Cage: ‘Prelude for meditation’  [1’06”]

Stephen Drury, piano

01 John Cage preparing a piano

John Cage: motto same as the Boy Scouts’

The out-of-time Prelude for meditation, just to tune us in, is a piece the 36-year-old Californian John Cage wrote in 1944, for him as for the world a time of great turmoil, for his celebrated innovation the prepared piano. “Prepared” in this context refers to the introduction of everyday objects into the innards of a normal piano to modify the timbre of particular notes for the duration of a piece. His sometime teacher Arnold Schoenberg famously said of Cage: “He’s not a composer. He’s an inventor – of genius.” But Cage was a composer alright, certainly at this stage in his development. Indeed an argument could be made that his (relatively) traditional earlier music, up to 1950, constitutes one of the twentieth century’s most undervalued bodies of work, appreciation of its often simple beauties being obscured by his reputation, well earned through later projects, as in many respects the furthest-out composer ever to draw breath.

Though pre-dating the step he would shortly take in the direction of what he called non-intention, which was a move away from self-expression towards complete renunciation of authorial control, most notoriously through the use of chance procedures, this miniscule utterance is clearly anything but driven, by rhetoric or anything else: Erik Satie was already an inspiration. By contrast with the magnum opus of the prepared piano, his 70-minute Sonatas and interludes (1948), Cage here confines himself to an extremely modest range of preparations – only four of the piano notes employed being affected – just as the repertoire of pitches and the range of rhythmic gestures are deliberately kept very narrow. As played here with appropriate quietude by Stephen Drury, the result sounds disembodied, or as though something – call it a tradition – is finally expiring.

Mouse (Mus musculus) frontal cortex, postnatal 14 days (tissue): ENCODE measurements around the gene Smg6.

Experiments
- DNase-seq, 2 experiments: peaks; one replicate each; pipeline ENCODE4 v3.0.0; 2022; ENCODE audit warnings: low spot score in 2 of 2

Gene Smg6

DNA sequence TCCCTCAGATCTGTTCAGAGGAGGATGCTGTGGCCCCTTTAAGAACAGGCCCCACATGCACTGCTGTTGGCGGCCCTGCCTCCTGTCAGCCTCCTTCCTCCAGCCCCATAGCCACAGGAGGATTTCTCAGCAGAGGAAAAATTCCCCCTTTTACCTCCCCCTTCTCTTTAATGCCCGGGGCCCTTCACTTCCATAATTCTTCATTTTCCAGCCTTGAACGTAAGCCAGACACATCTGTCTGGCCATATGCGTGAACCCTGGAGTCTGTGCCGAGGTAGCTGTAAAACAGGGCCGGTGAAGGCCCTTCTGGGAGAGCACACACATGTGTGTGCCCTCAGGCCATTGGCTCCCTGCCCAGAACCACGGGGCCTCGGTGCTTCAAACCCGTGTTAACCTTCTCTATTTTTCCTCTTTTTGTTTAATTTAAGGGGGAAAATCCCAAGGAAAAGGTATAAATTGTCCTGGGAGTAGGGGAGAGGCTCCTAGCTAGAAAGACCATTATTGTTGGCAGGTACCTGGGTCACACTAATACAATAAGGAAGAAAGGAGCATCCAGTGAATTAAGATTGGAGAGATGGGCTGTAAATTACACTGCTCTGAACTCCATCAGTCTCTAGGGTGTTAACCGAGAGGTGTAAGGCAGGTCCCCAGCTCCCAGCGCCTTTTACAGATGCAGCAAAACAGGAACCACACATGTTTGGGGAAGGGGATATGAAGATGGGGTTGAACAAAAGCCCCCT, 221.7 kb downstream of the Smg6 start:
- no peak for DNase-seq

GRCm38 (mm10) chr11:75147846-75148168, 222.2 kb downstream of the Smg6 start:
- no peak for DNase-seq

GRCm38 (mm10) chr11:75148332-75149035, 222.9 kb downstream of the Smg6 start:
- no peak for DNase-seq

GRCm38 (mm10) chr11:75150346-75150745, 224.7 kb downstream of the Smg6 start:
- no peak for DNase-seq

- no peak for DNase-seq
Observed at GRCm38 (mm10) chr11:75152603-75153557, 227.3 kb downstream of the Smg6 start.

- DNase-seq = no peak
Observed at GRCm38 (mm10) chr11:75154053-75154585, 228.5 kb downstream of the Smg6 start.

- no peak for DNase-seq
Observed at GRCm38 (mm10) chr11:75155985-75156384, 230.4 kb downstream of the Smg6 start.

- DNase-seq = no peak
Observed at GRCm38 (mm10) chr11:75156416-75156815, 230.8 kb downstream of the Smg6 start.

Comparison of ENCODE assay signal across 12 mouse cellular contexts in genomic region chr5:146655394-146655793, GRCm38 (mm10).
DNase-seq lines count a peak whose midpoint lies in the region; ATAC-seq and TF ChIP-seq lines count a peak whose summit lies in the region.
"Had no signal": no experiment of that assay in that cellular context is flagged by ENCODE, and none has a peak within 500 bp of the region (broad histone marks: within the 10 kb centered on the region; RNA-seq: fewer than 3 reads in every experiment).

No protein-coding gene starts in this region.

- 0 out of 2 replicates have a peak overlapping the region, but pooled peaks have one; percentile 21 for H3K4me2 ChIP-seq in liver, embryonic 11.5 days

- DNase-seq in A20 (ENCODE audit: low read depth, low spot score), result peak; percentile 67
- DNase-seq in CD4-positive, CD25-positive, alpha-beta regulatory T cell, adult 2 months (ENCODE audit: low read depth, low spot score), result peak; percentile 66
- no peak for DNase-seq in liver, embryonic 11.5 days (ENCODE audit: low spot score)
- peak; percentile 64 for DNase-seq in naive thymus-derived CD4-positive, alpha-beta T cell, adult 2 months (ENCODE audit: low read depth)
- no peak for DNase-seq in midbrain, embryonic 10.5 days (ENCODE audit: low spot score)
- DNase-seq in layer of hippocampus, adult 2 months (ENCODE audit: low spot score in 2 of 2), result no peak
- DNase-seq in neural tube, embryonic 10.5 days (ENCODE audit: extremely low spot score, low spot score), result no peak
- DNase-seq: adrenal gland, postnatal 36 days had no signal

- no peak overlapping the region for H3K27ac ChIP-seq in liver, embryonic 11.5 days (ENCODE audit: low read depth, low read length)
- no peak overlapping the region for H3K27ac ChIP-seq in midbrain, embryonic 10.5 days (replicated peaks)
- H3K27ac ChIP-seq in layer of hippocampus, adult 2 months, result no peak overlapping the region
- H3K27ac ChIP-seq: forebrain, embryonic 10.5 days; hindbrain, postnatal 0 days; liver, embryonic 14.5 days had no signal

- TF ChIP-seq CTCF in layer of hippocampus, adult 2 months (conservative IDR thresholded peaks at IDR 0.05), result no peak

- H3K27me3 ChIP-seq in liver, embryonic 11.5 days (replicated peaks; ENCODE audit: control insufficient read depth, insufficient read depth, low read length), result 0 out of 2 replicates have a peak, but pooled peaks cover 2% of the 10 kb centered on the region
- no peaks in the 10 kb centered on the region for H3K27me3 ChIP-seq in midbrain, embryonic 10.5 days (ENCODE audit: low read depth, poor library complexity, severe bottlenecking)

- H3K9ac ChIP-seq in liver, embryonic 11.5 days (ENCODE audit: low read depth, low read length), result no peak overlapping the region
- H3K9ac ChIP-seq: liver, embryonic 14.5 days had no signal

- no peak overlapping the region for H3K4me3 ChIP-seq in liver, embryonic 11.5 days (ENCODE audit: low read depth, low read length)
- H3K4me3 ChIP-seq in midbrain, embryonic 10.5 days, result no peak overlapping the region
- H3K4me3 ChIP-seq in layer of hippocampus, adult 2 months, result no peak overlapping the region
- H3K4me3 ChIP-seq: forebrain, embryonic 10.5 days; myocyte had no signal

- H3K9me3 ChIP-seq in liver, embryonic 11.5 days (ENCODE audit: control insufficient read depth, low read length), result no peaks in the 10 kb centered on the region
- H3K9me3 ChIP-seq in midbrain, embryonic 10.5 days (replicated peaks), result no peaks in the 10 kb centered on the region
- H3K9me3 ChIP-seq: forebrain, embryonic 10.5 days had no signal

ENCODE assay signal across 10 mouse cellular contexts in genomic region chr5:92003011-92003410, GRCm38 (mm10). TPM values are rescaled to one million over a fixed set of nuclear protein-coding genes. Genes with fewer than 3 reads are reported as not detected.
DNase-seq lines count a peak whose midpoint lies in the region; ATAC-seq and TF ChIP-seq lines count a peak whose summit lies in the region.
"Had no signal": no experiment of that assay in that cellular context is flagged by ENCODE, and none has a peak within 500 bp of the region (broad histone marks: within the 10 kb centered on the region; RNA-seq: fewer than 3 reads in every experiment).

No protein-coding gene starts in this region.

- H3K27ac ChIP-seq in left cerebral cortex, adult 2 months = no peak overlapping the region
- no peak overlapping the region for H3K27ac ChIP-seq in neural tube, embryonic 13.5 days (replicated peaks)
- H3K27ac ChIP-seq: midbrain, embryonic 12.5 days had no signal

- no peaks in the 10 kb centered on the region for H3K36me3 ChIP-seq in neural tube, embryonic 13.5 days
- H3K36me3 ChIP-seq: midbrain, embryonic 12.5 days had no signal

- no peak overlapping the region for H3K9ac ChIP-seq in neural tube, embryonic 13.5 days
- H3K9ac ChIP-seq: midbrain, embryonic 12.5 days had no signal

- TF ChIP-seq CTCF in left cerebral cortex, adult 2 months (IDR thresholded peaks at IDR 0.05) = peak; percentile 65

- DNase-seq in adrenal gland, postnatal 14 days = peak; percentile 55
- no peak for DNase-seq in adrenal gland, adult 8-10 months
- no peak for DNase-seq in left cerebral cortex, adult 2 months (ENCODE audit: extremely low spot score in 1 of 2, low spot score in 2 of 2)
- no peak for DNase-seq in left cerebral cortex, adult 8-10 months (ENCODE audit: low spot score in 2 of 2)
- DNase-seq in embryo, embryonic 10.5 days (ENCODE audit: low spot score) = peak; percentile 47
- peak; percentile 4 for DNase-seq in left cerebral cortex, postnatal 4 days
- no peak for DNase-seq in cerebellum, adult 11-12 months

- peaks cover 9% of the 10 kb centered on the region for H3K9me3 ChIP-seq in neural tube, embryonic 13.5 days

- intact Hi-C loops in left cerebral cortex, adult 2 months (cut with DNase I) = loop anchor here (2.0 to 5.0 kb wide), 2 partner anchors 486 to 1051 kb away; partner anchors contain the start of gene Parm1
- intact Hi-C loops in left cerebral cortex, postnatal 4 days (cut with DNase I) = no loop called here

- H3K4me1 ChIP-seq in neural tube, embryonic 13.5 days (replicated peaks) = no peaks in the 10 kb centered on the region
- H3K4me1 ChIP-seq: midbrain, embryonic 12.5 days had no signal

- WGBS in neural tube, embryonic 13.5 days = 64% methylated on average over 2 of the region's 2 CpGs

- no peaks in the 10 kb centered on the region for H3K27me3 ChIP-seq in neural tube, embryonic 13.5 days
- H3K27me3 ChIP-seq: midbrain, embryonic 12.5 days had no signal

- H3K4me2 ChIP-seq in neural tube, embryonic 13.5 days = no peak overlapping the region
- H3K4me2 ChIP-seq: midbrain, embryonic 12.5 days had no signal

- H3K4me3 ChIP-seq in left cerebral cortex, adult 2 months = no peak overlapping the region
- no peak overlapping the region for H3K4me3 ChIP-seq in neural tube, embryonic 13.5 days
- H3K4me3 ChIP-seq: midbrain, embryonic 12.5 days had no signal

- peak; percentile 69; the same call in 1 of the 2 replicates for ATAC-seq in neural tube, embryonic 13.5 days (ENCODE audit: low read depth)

◄  Playlist #1 Index      Next track  ►

Buy from Amazon  /  iTunes